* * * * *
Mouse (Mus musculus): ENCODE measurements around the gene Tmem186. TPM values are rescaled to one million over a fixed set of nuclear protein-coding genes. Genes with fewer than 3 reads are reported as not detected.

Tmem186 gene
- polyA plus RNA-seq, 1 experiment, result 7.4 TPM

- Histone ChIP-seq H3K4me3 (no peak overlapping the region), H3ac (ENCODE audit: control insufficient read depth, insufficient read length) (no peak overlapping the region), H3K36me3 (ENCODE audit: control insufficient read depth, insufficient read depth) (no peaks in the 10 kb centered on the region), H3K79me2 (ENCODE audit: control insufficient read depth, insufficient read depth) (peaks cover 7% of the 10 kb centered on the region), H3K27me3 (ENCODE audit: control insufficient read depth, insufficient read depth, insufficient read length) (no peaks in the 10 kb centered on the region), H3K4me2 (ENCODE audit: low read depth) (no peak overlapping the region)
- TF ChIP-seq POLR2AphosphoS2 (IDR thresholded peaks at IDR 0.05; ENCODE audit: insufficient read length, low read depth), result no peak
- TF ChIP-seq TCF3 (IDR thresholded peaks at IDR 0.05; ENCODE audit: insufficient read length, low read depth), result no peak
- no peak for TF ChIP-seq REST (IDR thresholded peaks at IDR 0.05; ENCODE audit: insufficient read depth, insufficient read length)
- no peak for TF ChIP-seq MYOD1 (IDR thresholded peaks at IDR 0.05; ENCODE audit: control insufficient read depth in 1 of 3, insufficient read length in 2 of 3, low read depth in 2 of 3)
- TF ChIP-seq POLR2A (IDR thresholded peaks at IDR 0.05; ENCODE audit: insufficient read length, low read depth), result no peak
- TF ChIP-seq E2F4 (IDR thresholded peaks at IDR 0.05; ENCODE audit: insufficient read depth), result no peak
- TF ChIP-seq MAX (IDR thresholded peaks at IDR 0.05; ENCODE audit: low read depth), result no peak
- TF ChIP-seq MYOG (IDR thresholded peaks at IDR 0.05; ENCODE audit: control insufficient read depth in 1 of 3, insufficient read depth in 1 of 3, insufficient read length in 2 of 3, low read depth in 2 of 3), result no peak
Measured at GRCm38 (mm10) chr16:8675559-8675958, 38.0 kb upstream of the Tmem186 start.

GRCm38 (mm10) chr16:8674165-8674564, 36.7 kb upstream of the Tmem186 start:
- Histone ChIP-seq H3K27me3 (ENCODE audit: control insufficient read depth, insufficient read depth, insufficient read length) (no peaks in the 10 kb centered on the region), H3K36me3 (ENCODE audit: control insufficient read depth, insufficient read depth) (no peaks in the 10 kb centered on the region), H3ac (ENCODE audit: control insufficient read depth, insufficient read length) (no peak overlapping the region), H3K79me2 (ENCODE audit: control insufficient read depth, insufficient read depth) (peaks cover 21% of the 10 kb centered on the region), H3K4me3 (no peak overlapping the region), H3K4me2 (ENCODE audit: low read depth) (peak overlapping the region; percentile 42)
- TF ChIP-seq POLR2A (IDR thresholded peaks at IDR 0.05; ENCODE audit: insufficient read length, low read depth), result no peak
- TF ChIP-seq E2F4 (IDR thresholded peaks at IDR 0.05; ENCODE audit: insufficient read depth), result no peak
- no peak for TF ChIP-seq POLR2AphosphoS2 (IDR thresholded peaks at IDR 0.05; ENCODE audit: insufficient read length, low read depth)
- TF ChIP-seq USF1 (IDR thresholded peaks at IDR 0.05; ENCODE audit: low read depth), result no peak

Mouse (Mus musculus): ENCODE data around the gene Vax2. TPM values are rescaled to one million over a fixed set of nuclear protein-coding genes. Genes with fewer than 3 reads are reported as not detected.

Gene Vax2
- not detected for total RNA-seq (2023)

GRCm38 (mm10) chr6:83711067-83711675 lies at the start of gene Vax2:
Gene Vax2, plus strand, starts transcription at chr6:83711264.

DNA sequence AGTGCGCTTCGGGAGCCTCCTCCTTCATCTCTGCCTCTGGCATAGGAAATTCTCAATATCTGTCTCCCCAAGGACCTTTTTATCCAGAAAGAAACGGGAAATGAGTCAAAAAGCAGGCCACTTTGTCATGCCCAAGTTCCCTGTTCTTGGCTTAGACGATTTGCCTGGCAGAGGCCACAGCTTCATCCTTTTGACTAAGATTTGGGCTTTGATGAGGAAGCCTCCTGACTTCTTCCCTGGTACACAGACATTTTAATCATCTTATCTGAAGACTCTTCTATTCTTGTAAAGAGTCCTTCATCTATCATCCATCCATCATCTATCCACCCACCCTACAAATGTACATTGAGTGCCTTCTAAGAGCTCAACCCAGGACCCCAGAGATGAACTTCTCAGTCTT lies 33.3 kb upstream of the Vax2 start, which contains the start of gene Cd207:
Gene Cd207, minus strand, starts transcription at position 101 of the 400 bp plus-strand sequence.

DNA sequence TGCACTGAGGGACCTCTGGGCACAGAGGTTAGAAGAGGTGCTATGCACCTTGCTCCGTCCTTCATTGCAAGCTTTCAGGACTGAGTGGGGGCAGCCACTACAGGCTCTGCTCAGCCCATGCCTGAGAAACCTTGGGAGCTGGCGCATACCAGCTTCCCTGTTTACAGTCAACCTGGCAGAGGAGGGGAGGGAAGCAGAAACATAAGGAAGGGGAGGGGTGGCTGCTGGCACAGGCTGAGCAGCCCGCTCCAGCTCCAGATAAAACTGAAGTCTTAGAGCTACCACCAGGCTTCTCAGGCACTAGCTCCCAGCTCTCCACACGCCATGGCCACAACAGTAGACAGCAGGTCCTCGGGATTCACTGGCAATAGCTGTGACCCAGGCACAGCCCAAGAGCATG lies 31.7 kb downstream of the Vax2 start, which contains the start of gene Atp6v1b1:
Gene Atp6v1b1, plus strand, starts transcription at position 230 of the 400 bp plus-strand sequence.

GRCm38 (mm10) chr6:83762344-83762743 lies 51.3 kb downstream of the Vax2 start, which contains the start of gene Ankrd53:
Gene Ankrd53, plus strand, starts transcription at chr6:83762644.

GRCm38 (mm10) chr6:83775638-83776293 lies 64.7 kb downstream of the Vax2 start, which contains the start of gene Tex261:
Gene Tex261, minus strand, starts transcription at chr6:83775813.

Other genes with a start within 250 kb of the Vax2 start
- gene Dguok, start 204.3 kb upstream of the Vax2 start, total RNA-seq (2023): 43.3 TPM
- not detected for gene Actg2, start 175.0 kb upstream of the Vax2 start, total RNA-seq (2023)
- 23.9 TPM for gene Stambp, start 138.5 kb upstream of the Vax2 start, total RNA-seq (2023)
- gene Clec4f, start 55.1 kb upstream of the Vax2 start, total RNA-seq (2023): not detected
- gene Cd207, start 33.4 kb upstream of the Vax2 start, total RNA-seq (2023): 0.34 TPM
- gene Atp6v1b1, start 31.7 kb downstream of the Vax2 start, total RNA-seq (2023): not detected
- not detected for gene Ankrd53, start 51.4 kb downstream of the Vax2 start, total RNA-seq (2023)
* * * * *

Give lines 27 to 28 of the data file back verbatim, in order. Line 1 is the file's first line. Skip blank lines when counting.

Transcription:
DNA sequence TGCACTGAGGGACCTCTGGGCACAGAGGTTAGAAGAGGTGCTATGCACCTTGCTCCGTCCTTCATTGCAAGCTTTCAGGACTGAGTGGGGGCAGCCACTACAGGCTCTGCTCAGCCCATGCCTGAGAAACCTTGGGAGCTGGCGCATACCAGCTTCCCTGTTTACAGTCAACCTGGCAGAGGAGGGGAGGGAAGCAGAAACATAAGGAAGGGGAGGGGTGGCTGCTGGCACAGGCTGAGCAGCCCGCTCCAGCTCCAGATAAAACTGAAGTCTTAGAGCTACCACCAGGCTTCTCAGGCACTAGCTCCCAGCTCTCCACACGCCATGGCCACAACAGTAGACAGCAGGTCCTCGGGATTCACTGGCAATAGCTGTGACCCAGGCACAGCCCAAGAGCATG lies 31.7 kb downstream of the Vax2 start, which contains the start of gene Atp6v1b1:
Gene Atp6v1b1, plus strand, starts transcription at position 230 of the 400 bp plus-strand sequence.